Wednesday, November 29, 2017

Et tu, Matt

Matt Lauer has been axed from NBC News after a secret meeting between the NBC brass and an alleged victim who accused the longtime broadcaster of inappropriate sexual behavior.

Live on the air, Savannah Guthrie, Lauer's co-host on Today, was visibly shaken by the news.  She announced that "All we can say is that we are heartbroken. I'm heartbroken for Matt. He is my dear, dear friend and my partner and he is beloved by many, many people here. And I'm heartbroken for the brave colleague who came forward to tell her story and any other women who have their own stories to tell." 

Following Lauer's firing, FOX News published an article on its website which featured Katie Couric admitting in a 2012 interview that Matt Lauer pinched her on the ass a lot.

Who's next?

Monday, November 27, 2017

COCO is a hit!

Over the Thanksgiving Holiday weekend, audiences in the United States flocked to theaters to learn what Mexican moviegoers had proven more than a month ago: that Disney/Pixar’s Coco is an authentic hit.  The animated film soared to a $71.2 million domestic debut to win the five-day holiday frame, topping such superhero behemoths as Justice League and Thor: Ragnarok, according to studio estimates. Coco grossed $49 million for the three-day domestic weekend, and has now pulled in a total of $153.4 million worldwide.
The film was years in pre-production, and this care really shows in its authenticity and respect towards Mexican culture, especially the Day of the Dead, the religious holiday that is at the heart of the film.  The drawings above are two of many that were done in order to achieve the look of the film.  Basically, the Disney/Pixar artists conjured up a city of the Dead where its citizens are happy to be on the other side. I recommend this film, especially during this holiday season.

Thursday, November 23, 2017

Dmitri Hvorostovsky is dead at 55

The great Dmitri Hvorostovski, one of opera's great baritones, and a specialist in the operas of Giuseppe Verdi died in London at the age of 55 after a long battle with brain cancer.  He was one of the shining lights of the operatic stage, a dashing, sexy figure with his mane of silver hair which he wore long, which he almost never hid from the public, and which he always successfully incorporated into his operatic characters.  Only once did I see him hide his silver-maned hair: his last Rigoletto at the MET, where, unbeknownst to his adoring fans, he must already have known that he had developed a deadly tumor in his brain.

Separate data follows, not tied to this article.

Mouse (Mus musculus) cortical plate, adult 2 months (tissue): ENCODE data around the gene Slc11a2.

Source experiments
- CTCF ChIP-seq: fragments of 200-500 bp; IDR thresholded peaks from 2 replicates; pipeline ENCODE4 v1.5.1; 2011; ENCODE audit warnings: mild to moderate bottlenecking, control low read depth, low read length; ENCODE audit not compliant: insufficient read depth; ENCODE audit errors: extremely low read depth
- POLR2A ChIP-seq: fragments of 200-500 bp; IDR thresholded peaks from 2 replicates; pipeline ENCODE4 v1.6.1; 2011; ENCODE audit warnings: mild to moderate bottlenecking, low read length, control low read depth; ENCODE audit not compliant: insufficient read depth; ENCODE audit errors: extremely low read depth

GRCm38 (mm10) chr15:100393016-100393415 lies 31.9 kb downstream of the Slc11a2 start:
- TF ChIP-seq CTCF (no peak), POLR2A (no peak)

Hvorostovski learned to play the Metropolitan Opera, a gigantic house that scares many European-trained singers, and where he sang 180 performances. When I first heard him live his voice, though compact, beautiful and secure, sounded small: a perfect voice for a European opera house.  His breathing between phrases was the loudest I had ever heard.  His approach to a score, however, sounded like no one else: always the tell-tale sign of a great artist.  As his voice matured his instrument became stronger, more secure, but the original beauty of his tone always remained.  His performances at the MET, before his illness, were outstanding, and his lieder recitals always revealed a consummate artist comfortable being accompanied just with a piano.  His performances of Russian folk songs and popular romantic songs were very important to him.  In an interview with The New Yorker magazine, he remembered a concert he gave at the age of 22 in a bread factory in central Siberia, near the town of Krasnoyarsk, his birthplace, in below-freezing weather. The audience, wearing fur hats and warm boots, was in tears.

No one looked like him (his hair turned completely white by the time he was 30), no one sounded like him.  Perhaps the complex role of Eugene Onegin, one of his specialties, suited him so well because he was as complex as the title role of that great Alexander Pushkin poem. Now that he has entered immortality, he will be missed.

Wednesday, November 22, 2017

Et tu, Charlie...

The sexual allegations snowball has rolled over Charlie Rose, the longtime 75 year-old journalist whose longtime PBS show has featured some of the most important figures in the world.  According to the Washington Post, eight women have come forward accusing Rose of unwanted sexual advances, lewd behavior, and nudity.  Five of the women spoke to the Washington Post on condition of anonymity.  The accidents mostly occurred while they were interns at Rose's PBS show. The women range from 21 to 37.

PBS and Bloomberg have suspended airings of his show.  Rose also co-hosts "CBS This Morning" and is a contributing journalist on the prestigious 60 minutes show.  CBS has suspended Rose pending an internal investigation of these allegations.

Who's next?

Monday, November 20, 2017

COCO from Disney/Pixar

Coco, the new animated film from the Disney/Pixar Studios aims to bring the dead back to life, in a delightful, colorful fantasy set in Mexico during the Day of the Dead celebration. The film centers around Miguel, a young boy who wants to be a singer in a household where music is forbidden as a result of events that occurred many generations ago in his family.  Now, his relatives are shoemakers, but Miguel longs to become a popular singer like his idol, the late Ernesto de la Cruz, a character based on Jorge Negrete and Pedro Infante, two popular Mexican actor/singers of the Golden Age of Mexican film in the 1940s and 1950s.  During the celebration of Día de Muertos, Miguel steals his hero's guitar from his mausoleum in order to enter a song contest and this leads to an unexpected voyage to the Land of the Dead, which looks like a Disneyland version of the city of Guanajuato.